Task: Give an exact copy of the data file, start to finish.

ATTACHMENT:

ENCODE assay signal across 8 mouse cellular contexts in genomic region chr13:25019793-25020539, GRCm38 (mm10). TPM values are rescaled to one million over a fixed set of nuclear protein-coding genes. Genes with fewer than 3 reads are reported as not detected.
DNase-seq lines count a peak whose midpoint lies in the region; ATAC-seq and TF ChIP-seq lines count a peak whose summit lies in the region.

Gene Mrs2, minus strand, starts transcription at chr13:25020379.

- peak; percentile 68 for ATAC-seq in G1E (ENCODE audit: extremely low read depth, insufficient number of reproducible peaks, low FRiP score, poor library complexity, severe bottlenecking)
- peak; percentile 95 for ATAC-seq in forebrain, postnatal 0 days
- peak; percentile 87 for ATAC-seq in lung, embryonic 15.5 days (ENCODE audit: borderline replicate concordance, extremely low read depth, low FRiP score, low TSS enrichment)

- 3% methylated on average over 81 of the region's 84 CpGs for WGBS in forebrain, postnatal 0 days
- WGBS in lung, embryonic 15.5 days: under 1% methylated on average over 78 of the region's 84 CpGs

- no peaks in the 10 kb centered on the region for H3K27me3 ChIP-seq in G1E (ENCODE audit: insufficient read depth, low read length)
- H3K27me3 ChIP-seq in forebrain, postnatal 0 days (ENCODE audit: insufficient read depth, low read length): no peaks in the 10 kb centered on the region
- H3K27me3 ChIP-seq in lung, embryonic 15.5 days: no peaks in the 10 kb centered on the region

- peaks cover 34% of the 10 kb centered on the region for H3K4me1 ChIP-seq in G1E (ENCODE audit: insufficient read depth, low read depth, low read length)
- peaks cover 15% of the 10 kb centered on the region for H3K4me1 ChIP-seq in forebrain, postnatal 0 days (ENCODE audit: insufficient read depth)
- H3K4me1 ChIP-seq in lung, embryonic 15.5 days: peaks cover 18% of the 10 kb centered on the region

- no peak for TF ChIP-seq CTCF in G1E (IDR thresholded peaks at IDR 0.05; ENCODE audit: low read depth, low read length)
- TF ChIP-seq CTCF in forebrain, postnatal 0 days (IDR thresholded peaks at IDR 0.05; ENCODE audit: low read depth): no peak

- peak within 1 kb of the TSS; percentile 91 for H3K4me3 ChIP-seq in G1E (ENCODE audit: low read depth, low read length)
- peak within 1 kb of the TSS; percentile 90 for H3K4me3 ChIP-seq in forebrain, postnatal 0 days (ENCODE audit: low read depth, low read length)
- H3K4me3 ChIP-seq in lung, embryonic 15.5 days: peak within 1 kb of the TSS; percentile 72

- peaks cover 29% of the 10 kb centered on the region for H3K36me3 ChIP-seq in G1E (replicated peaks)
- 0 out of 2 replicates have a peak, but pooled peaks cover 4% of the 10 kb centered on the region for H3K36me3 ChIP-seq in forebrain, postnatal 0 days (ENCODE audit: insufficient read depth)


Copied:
ENCODE assay signal across 8 mouse cellular contexts in genomic region chr13:25019793-25020539, GRCm38 (mm10). TPM values are rescaled to one million over a fixed set of nuclear protein-coding genes. Genes with fewer than 3 reads are reported as not detected.
DNase-seq lines count a peak whose midpoint lies in the region; ATAC-seq and TF ChIP-seq lines count a peak whose summit lies in the region.

Gene Mrs2, minus strand, starts transcription at chr13:25020379.

- peak; percentile 68 for ATAC-seq in G1E (ENCODE audit: extremely low read depth, insufficient number of reproducible peaks, low FRiP score, poor library complexity, severe bottlenecking)
- peak; percentile 95 for ATAC-seq in forebrain, postnatal 0 days
- peak; percentile 87 for ATAC-seq in lung, embryonic 15.5 days (ENCODE audit: borderline replicate concordance, extremely low read depth, low FRiP score, low TSS enrichment)

- 3% methylated on average over 81 of the region's 84 CpGs for WGBS in forebrain, postnatal 0 days
- WGBS in lung, embryonic 15.5 days: under 1% methylated on average over 78 of the region's 84 CpGs

- no peaks in the 10 kb centered on the region for H3K27me3 ChIP-seq in G1E (ENCODE audit: insufficient read depth, low read length)
- H3K27me3 ChIP-seq in forebrain, postnatal 0 days (ENCODE audit: insufficient read depth, low read length): no peaks in the 10 kb centered on the region
- H3K27me3 ChIP-seq in lung, embryonic 15.5 days: no peaks in the 10 kb centered on the region

- peaks cover 34% of the 10 kb centered on the region for H3K4me1 ChIP-seq in G1E (ENCODE audit: insufficient read depth, low read depth, low read length)
- peaks cover 15% of the 10 kb centered on the region for H3K4me1 ChIP-seq in forebrain, postnatal 0 days (ENCODE audit: insufficient read depth)
- H3K4me1 ChIP-seq in lung, embryonic 15.5 days: peaks cover 18% of the 10 kb centered on the region

- no peak for TF ChIP-seq CTCF in G1E (IDR thresholded peaks at IDR 0.05; ENCODE audit: low read depth, low read length)
- TF ChIP-seq CTCF in forebrain, postnatal 0 days (IDR thresholded peaks at IDR 0.05; ENCODE audit: low read depth): no peak

- peak within 1 kb of the TSS; percentile 91 for H3K4me3 ChIP-seq in G1E (ENCODE audit: low read depth, low read length)
- peak within 1 kb of the TSS; percentile 90 for H3K4me3 ChIP-seq in forebrain, postnatal 0 days (ENCODE audit: low read depth, low read length)
- H3K4me3 ChIP-seq in lung, embryonic 15.5 days: peak within 1 kb of the TSS; percentile 72

- peaks cover 29% of the 10 kb centered on the region for H3K36me3 ChIP-seq in G1E (replicated peaks)
- 0 out of 2 replicates have a peak, but pooled peaks cover 4% of the 10 kb centered on the region for H3K36me3 ChIP-seq in forebrain, postnatal 0 days (ENCODE audit: insufficient read depth)